It took over 21 days for us to cross the Indian Ocean from the Maldives to Yemen. The winds were light and the days long. At the Gulf of Aden, we met up with four other cruising boats, Ohana Kai, Luna, De Pelikaan & Fafner, to form a convoy past the pirate ridden area of Somalia.
The last Muslim country we visited, the Maldives is vastly different than Yemen. Comparing their capital cities, Male to Aden is like comparing a castle to a tool shed.
Yemen’s the civil war of 1994 seems to have left the city and economy deflated. The poor are everywhere. Beggars take full advantage of “karat”, the Muslim obligatory charity which many of the recipients are Somalia’s destitute seeking refuge in Yemen. Buildings are in major neglect and automobiles appear beaten down. The women are completely covered from head to toe, only exposing their eyes; the men wear traditional head scarves and skirt wraps while some are in western clothes.
However, people seem a bit friendlier here. They are not a nation overrun with tourism so as my husband and I were walking down city streets, looking for fresh produce, many times we were approached and asked our nationality. Some times our questioner would belt out,” English or German”, but a look of surprise usually followed our answer of “American”, and on more than one occasion, a local would say, “Welcome to Aden.”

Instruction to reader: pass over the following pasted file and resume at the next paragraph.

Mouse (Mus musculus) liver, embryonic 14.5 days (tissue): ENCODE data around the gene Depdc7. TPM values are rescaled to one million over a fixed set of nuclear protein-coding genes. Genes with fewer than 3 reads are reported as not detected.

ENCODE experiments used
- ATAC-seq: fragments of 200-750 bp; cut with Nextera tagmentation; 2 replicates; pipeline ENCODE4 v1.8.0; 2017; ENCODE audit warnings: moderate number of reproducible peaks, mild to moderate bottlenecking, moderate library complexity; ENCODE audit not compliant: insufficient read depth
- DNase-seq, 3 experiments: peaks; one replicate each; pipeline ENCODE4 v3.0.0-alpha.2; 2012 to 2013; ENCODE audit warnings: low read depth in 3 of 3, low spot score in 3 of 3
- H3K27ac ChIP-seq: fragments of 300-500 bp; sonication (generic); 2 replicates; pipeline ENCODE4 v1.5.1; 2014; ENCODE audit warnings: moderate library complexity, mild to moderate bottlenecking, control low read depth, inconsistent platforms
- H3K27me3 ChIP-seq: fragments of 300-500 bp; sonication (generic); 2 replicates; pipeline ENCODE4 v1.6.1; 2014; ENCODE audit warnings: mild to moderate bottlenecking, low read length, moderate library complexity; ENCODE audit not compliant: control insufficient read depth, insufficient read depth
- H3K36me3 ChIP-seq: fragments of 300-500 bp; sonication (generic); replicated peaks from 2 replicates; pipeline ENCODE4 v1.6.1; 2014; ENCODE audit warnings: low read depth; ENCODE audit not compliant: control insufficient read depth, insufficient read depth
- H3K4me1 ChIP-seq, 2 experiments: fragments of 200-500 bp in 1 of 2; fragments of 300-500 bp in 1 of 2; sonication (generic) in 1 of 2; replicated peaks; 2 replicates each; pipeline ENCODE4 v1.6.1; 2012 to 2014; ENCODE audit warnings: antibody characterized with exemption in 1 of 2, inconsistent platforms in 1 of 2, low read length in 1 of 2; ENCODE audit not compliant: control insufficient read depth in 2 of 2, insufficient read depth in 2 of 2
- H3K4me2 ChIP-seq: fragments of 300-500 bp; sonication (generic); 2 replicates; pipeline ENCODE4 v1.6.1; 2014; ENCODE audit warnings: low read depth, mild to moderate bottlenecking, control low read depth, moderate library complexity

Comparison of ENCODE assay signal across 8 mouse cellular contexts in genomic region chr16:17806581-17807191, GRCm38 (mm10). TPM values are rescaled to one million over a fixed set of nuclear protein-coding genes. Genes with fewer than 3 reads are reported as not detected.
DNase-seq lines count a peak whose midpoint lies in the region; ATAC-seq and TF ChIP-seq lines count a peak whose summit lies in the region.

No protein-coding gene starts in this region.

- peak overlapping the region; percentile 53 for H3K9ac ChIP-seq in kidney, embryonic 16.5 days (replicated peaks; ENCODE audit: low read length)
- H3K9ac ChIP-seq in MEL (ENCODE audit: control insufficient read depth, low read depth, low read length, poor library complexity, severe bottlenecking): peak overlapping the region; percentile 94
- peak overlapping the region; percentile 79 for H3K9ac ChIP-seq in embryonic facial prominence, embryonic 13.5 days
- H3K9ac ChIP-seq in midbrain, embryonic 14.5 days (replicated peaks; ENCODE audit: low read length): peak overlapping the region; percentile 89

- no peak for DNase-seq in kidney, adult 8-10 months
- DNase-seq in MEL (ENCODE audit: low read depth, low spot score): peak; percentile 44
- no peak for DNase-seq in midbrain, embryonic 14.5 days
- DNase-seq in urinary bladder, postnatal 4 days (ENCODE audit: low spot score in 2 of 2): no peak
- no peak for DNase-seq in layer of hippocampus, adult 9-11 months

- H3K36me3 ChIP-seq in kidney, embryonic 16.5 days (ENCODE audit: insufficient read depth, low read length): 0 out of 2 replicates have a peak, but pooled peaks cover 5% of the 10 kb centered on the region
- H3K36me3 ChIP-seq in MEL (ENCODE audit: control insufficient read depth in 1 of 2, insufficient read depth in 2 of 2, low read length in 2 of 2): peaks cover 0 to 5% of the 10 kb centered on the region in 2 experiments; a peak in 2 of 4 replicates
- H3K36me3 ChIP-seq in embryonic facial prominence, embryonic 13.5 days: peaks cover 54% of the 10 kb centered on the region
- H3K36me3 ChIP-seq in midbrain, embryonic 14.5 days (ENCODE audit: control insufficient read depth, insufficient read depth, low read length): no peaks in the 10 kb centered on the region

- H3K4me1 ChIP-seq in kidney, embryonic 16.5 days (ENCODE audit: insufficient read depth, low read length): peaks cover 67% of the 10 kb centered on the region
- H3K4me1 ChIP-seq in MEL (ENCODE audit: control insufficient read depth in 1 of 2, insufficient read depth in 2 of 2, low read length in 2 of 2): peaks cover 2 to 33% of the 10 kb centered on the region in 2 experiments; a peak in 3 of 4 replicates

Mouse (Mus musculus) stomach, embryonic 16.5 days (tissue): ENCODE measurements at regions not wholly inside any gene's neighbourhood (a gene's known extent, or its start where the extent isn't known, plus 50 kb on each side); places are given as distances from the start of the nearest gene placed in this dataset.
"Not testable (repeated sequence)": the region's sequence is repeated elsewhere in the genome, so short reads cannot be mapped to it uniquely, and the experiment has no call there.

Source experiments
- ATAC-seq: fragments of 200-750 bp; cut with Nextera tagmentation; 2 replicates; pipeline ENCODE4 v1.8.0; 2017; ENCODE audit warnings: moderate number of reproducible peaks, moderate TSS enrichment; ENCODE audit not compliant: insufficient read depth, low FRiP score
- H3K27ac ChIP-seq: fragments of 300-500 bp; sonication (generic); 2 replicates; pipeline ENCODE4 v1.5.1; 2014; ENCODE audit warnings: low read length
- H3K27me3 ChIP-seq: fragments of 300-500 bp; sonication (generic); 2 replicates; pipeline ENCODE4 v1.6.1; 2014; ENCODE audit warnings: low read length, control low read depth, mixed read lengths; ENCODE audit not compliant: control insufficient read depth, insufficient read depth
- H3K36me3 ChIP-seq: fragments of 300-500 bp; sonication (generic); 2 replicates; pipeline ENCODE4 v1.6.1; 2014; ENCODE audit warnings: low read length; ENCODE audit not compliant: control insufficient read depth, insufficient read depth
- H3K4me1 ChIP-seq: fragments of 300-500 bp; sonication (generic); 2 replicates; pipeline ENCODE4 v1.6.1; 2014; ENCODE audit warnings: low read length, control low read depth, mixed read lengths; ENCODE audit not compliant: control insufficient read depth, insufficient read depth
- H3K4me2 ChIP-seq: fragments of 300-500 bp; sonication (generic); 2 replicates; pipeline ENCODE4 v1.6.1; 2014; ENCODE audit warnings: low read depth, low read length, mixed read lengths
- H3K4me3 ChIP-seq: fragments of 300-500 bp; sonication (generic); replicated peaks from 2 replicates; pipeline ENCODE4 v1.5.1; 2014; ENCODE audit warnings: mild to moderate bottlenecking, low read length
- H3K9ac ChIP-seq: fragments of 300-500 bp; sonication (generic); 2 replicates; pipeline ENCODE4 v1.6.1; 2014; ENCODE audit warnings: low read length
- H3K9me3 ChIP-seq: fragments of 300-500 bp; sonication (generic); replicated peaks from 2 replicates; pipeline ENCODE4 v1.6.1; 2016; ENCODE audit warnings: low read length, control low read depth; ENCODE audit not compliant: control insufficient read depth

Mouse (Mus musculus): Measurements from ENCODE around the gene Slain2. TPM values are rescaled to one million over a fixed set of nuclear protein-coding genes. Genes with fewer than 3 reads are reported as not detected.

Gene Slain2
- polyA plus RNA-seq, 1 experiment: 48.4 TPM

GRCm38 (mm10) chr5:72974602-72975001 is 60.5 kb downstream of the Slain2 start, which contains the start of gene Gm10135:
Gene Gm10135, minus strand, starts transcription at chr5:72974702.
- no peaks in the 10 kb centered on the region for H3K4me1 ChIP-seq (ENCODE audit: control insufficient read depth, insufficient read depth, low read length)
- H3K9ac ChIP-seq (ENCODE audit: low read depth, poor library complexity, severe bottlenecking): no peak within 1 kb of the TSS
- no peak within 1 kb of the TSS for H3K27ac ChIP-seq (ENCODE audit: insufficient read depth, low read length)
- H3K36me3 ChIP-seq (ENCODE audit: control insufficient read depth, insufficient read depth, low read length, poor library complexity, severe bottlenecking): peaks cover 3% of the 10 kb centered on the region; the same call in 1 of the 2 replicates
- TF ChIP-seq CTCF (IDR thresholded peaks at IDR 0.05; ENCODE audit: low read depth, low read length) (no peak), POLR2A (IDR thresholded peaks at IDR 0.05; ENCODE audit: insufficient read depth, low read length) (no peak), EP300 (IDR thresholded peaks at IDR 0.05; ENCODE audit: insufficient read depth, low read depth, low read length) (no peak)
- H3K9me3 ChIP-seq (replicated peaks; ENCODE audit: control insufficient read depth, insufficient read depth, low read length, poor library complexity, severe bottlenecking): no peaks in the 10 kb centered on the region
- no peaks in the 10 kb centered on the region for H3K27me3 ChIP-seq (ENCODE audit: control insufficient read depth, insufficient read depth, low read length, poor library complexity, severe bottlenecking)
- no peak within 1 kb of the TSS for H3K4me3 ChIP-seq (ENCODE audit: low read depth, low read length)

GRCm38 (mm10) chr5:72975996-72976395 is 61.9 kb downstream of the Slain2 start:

These three young ladies came up to Lisa and I as were shopping. They welcomed us to Aden and told us they were college students. This was good to hear because we hardly saw women working in Aden. Women have few rights and fathers are allowed to marry girls off at the age of 6.
Visiting the tea shop, the men in our group asked if it would be alright if us women could come into the establishment. It was okay for us westerners, but Yemeni women can only dine in restaurants that has a section screened off for privacy. This reason is so no one can see their face.
Our experience of Aden was short. We stayed 3 days to provision, get Visa for Egypt and fuel up. We didn’t want to over stay our welcome, even though many people were sincere in welcoming us to their country, a few were put off that we were Americans. Three days in Yemen was enough.